Kenneth and his hound are guarding the banner when the knight hears a noise in the darkness. He sees the dwarf known as Nectabanus, who tells him that the lady that he loved wanted to see him, and that she gave the dwarf her ring to prove the legitimacy of Nectabanus' message. The knight goes with the messenger to a pavilion where he was supposed to meet the princess.
The knight hears Nectabanus and a few women conversing in the tent. He hears that Edith had not called him, and that in fact the queen and some of her maidens had pulled a prank on him to show Edith that Kenneth was not a trustworthy guard. The lady, whom the knight loved, is told about what happened. Nectabanus tells them that the knight was inside the tent, and then Edith opens up the flap separating them. She tells the man to go back to his post, but before going he bows and offers to give her ring back, but she asks him to keep it. Once out of the tent, he hears his dog barking; rushing back up the hill, he finds it in its death throes and sees that the banner is missing.
The Muslim physician walks up to the knight and offers to heal his dog. Then the Muslim tries to convince the knight to leave the camp and save his skin, but the knight says that he will not and wants to suffer the consequences of not doing his job. From the discussion with the Muslim, he finds out that Saladin wanted to get married to Edith and would allow Richard to keep garrisons in Jerusalem and the six strongest Palestinian cities to secure the peace. He would also allow all Christians to go on their pilgrimages in peace. Then the Muslim leaves and the knight starts walking towards the king's tent.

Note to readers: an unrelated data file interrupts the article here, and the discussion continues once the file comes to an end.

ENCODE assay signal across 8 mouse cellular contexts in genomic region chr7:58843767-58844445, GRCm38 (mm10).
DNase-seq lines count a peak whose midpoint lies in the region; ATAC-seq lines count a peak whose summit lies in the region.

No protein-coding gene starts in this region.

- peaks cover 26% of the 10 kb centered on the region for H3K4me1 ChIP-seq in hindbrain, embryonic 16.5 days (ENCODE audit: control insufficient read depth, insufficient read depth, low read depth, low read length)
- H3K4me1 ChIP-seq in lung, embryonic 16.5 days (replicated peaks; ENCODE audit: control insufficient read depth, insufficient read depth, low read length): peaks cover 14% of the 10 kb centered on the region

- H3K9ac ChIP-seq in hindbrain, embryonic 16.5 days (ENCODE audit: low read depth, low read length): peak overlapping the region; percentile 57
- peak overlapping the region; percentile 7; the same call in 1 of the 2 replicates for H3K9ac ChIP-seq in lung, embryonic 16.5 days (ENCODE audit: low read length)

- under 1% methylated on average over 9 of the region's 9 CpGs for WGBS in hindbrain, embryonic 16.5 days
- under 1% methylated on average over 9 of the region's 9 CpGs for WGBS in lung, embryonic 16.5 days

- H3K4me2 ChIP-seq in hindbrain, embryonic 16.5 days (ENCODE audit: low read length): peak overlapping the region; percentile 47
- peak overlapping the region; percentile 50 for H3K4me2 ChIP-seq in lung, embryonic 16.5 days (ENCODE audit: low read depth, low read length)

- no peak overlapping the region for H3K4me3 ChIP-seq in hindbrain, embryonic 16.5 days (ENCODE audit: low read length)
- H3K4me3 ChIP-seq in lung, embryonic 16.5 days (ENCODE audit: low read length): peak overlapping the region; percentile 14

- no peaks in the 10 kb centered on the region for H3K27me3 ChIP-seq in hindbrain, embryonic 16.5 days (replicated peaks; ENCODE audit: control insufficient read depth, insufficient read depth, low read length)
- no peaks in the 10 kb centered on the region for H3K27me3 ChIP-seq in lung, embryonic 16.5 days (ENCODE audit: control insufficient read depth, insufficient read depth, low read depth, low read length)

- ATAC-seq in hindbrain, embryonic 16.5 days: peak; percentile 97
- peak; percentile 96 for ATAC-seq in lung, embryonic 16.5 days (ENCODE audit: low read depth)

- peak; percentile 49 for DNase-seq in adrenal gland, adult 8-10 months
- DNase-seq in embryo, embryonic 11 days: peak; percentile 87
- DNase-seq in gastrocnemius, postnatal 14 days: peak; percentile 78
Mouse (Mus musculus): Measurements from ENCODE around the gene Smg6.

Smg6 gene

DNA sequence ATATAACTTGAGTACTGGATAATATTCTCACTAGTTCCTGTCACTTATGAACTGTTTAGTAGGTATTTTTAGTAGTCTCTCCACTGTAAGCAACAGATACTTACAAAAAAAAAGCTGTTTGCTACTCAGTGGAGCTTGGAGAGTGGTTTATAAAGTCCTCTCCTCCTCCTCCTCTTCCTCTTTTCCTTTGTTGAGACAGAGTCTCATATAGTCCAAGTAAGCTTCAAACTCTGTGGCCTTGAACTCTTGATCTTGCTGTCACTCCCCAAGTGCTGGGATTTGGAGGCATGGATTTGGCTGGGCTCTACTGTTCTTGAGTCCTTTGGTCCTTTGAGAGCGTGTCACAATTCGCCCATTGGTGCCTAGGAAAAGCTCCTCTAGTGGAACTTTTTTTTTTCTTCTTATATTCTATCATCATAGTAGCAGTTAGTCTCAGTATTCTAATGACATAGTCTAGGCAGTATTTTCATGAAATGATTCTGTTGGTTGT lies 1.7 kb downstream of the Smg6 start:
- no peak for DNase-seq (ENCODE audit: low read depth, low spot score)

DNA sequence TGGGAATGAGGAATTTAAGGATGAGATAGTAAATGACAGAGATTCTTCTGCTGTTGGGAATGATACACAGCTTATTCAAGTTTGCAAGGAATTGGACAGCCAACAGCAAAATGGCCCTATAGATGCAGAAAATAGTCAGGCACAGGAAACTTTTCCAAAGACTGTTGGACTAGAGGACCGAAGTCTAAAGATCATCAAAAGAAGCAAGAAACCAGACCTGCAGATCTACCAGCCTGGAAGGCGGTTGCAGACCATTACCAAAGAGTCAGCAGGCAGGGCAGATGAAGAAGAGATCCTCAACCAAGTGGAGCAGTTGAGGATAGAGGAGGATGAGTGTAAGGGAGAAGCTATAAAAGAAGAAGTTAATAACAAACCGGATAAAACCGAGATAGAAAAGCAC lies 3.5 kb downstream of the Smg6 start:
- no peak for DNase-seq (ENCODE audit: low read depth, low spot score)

The knight tells the king that he had abandoned the post. The king sentences him to death, but before leaving, the knight tells the king what the Muslim had told him about the plot to give Edith in marriage to the Sultan. Because the queen was coming to see the king, the knight is taken to a room where he is waiting to die. De Vaux asks Kenneth if there is any reason why he left his post that could save his life, but he is told there is not.
A female servant tells the queen about the predicament of the knight. Edith and the other ladies try to convince the queen to talk the the king about the knight, and to ask for his release. The queen tries to find excuses not to go, but when Edith starts to leave to talk to the king herself, the queen stops her and goes to the king herself.
The queen and Edith try to enter the tent of the king but are stopped because he was talking to the executioner. The two women enter anyway, and the queen and Edith tell the king what had happened the previous night. The king does yield to their requests to release the knight. The monk of Engaddi comes in and tells Richard that the knight had confessed something that could save his life, but that he could not tell the king because it was secret. He asks for the knight's release but is told that Kenneth would not be let go. El Hakim says that he needs to talk to the king alone, and Richard tells everyone to leave.